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So called Indigenous, or Traditional Knowledge (ITK) is viewed by many western scientists with a combination of amusement and doubt, and almost always, implicit judgement. But what if we apply the methods of analysing ITK to western science? After all, western science began its long walk to hegemony as the folk knowledge of the peoples of the Mediterranean region. This exercise will likely prove both illuminating and humbling.
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For more than 140 years, KU scientists and students have collected and studied Earth's animals and plants. Only a few of these specimens are on display for the public in the exhibits of the KU Natural History Museum; milions more are in jars or on shelves throughout the Biodiversity Institute's research areas.
The KU Natural History Museum will present a film that explores the role of science, emotion and the media in the reported sighting of an extinct bird.
“Ghost Bird,” a 2010 documentary, will be shown at 7 p.m. Wednesday, Feb. 9, in the Panorama Gallery at the museum. Following the film, ornithologist Mark Robbins will lead a talk-back session titled “Conservation and the Ivory Bill Fantasy.”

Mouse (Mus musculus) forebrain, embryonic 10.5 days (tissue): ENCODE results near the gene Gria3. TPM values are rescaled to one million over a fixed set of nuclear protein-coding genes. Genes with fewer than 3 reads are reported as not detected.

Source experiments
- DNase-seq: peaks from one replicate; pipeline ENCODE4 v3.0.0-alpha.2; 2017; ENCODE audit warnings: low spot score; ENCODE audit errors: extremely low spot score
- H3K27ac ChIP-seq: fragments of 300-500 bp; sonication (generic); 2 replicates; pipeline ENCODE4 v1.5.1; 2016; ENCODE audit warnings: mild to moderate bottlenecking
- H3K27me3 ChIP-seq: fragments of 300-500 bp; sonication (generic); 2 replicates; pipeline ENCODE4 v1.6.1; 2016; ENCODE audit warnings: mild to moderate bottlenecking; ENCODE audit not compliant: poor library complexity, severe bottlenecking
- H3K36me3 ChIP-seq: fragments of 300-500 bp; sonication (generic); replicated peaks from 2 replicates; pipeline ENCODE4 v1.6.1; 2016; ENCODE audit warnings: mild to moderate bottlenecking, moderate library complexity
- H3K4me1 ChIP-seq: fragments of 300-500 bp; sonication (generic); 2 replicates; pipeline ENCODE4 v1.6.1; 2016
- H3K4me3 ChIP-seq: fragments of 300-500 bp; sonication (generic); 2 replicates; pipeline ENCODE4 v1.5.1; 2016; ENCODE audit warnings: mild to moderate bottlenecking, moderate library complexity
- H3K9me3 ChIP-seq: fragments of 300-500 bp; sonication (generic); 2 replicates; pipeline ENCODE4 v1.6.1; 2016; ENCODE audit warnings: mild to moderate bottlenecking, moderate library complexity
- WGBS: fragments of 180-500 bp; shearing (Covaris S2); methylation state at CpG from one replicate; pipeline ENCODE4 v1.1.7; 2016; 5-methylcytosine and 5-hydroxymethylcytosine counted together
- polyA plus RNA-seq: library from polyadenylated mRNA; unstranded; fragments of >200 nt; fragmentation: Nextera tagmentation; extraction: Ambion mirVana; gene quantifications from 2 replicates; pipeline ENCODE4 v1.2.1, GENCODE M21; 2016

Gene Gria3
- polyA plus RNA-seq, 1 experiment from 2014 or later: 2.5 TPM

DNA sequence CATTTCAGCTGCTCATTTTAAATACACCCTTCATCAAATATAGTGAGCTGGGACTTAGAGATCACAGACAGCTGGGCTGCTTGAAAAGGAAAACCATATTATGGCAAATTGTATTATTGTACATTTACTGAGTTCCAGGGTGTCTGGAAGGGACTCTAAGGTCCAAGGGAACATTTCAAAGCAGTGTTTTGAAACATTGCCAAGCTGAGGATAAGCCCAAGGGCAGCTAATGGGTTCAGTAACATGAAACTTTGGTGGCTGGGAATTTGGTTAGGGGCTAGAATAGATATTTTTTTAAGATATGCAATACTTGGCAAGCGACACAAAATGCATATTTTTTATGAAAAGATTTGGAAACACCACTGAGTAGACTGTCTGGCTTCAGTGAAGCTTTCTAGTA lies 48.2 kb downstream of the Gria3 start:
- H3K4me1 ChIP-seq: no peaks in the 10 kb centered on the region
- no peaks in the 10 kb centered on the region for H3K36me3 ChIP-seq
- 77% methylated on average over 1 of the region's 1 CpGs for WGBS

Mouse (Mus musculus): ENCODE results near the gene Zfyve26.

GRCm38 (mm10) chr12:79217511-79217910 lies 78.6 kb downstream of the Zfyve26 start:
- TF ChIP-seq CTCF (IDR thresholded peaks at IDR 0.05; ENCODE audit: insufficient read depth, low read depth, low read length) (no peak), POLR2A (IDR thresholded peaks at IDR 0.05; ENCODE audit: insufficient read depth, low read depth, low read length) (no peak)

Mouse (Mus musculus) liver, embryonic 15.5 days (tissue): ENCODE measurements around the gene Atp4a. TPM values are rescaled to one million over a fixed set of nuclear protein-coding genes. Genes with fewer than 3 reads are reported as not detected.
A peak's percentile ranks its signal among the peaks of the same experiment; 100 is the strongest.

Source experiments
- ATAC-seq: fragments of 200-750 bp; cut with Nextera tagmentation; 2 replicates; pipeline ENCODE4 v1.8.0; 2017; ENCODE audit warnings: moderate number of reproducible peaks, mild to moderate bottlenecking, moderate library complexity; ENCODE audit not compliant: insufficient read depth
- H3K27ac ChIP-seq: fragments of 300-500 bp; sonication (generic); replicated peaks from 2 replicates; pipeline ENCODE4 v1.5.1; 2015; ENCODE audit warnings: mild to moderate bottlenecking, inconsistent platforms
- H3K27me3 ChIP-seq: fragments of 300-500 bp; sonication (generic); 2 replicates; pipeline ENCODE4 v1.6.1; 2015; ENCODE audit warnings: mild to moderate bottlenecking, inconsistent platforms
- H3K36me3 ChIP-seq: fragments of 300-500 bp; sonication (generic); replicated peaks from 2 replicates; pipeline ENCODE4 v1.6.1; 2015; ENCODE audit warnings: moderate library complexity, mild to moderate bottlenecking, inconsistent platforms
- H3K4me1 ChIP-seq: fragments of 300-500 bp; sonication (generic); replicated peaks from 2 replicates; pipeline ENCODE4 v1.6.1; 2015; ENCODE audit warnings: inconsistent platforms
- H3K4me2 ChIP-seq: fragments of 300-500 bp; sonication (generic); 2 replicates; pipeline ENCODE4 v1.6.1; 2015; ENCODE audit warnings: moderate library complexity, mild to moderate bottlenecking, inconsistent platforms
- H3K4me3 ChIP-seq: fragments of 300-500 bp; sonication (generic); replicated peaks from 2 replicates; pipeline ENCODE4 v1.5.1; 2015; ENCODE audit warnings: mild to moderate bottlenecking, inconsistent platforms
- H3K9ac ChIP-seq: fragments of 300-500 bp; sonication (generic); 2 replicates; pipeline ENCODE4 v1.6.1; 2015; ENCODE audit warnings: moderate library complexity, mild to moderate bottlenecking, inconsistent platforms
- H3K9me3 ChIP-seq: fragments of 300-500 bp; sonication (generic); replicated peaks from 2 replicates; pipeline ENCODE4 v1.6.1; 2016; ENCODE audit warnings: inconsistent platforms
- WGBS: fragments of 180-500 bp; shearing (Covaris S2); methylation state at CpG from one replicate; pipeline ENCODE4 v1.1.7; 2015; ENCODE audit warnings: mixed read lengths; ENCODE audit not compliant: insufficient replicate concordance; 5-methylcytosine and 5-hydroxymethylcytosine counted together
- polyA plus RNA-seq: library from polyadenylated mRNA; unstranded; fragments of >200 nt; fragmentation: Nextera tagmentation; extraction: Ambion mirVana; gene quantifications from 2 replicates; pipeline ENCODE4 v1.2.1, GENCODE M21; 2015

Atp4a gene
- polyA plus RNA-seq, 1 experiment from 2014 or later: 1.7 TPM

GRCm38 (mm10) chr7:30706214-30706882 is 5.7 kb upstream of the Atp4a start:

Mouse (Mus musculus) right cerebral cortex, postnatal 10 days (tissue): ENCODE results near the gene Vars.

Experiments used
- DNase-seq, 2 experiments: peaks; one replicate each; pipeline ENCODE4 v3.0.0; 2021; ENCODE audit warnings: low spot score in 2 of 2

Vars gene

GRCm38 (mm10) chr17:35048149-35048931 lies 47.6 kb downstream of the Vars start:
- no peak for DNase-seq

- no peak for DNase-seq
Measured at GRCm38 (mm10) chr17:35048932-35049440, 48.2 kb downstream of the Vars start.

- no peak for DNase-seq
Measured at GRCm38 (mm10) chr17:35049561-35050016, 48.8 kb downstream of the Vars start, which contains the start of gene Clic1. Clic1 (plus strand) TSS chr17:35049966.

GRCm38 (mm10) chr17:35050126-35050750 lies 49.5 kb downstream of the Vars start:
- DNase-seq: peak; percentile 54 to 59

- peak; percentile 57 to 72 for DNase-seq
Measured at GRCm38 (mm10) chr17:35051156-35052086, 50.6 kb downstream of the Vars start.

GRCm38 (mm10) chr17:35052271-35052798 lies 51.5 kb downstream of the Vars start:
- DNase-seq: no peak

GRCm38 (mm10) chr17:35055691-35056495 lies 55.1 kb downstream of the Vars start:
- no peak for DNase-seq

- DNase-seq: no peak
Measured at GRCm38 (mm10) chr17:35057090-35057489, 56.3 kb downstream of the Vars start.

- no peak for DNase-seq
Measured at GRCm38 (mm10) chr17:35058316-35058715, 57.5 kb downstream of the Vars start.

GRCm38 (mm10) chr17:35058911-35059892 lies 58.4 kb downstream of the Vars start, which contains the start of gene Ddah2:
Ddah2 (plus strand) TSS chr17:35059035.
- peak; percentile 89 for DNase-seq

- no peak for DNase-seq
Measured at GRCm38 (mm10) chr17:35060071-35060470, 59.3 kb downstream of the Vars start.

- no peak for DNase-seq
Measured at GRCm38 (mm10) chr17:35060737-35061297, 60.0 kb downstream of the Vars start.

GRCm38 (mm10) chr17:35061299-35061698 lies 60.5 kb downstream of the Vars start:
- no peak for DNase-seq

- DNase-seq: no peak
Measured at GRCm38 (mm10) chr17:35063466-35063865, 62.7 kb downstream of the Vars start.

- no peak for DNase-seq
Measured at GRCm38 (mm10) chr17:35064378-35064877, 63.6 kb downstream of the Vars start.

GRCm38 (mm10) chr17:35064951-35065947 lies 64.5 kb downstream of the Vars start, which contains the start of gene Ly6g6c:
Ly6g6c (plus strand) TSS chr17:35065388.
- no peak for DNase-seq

Prominent on the institute's new web site, biodiversity.ku.edu, are the research, collections and discoveries of its scientists and graduate students who explore and document the life of the planet.
The Biodiversity Institute has a new home on the web and a new site for the institute's Natural History Museum. Revamped websites for the Biodiversity Institute's research divisions, such as mammalogy, herpetology and botany, are also in development.
The collections in Ornithology total more than 100,000 catalogued specimens representing about 4,000 species (44 % of world total) and 161 families (89 % of world total). The collections consist of skeletal, prepared skins, fluid preserved and frozen tissue specimens. The collections are especially strong for the United States and Mexico, with additional holdings from Central and South America, Southeast Asia, Australia, and Africa. Recently, the collections have entered a phase of rapid growth, both in terms of numbers and of geographic and taxonomic coverage.